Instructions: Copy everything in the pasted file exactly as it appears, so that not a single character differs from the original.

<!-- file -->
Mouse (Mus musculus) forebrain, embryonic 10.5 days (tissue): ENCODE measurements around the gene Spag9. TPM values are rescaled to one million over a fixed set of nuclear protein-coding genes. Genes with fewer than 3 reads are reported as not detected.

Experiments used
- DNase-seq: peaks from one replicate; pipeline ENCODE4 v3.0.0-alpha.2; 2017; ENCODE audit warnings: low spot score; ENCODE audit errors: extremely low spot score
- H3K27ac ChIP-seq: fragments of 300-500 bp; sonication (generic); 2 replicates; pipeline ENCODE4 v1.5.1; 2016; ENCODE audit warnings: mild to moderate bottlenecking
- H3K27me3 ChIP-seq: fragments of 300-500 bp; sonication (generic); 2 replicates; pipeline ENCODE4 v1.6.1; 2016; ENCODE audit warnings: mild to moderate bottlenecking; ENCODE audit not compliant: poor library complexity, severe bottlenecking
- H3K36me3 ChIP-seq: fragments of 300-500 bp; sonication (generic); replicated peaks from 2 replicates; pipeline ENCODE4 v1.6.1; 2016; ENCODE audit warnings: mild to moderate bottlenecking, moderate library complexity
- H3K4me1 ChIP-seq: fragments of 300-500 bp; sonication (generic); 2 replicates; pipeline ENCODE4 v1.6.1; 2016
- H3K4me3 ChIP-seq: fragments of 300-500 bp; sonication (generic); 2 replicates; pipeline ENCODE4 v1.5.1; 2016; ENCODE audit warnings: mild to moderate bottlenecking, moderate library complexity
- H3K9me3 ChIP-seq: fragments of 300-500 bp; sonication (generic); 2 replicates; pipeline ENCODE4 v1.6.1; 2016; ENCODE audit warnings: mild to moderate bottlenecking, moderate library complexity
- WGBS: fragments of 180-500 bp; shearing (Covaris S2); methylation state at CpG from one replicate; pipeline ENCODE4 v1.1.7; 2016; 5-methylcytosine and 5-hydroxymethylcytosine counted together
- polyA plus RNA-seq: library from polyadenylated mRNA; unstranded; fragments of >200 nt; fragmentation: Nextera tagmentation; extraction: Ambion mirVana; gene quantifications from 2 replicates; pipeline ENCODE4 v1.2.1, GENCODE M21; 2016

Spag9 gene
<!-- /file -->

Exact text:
Mouse (Mus musculus) forebrain, embryonic 10.5 days (tissue): ENCODE measurements around the gene Spag9. TPM values are rescaled to one million over a fixed set of nuclear protein-coding genes. Genes with fewer than 3 reads are reported as not detected.

Experiments used
- DNase-seq: peaks from one replicate; pipeline ENCODE4 v3.0.0-alpha.2; 2017; ENCODE audit warnings: low spot score; ENCODE audit errors: extremely low spot score
- H3K27ac ChIP-seq: fragments of 300-500 bp; sonication (generic); 2 replicates; pipeline ENCODE4 v1.5.1; 2016; ENCODE audit warnings: mild to moderate bottlenecking
- H3K27me3 ChIP-seq: fragments of 300-500 bp; sonication (generic); 2 replicates; pipeline ENCODE4 v1.6.1; 2016; ENCODE audit warnings: mild to moderate bottlenecking; ENCODE audit not compliant: poor library complexity, severe bottlenecking
- H3K36me3 ChIP-seq: fragments of 300-500 bp; sonication (generic); replicated peaks from 2 replicates; pipeline ENCODE4 v1.6.1; 2016; ENCODE audit warnings: mild to moderate bottlenecking, moderate library complexity
- H3K4me1 ChIP-seq: fragments of 300-500 bp; sonication (generic); 2 replicates; pipeline ENCODE4 v1.6.1; 2016
- H3K4me3 ChIP-seq: fragments of 300-500 bp; sonication (generic); 2 replicates; pipeline ENCODE4 v1.5.1; 2016; ENCODE audit warnings: mild to moderate bottlenecking, moderate library complexity
- H3K9me3 ChIP-seq: fragments of 300-500 bp; sonication (generic); 2 replicates; pipeline ENCODE4 v1.6.1; 2016; ENCODE audit warnings: mild to moderate bottlenecking, moderate library complexity
- WGBS: fragments of 180-500 bp; shearing (Covaris S2); methylation state at CpG from one replicate; pipeline ENCODE4 v1.1.7; 2016; 5-methylcytosine and 5-hydroxymethylcytosine counted together
- polyA plus RNA-seq: library from polyadenylated mRNA; unstranded; fragments of >200 nt; fragmentation: Nextera tagmentation; extraction: Ambion mirVana; gene quantifications from 2 replicates; pipeline ENCODE4 v1.2.1, GENCODE M21; 2016

Spag9 gene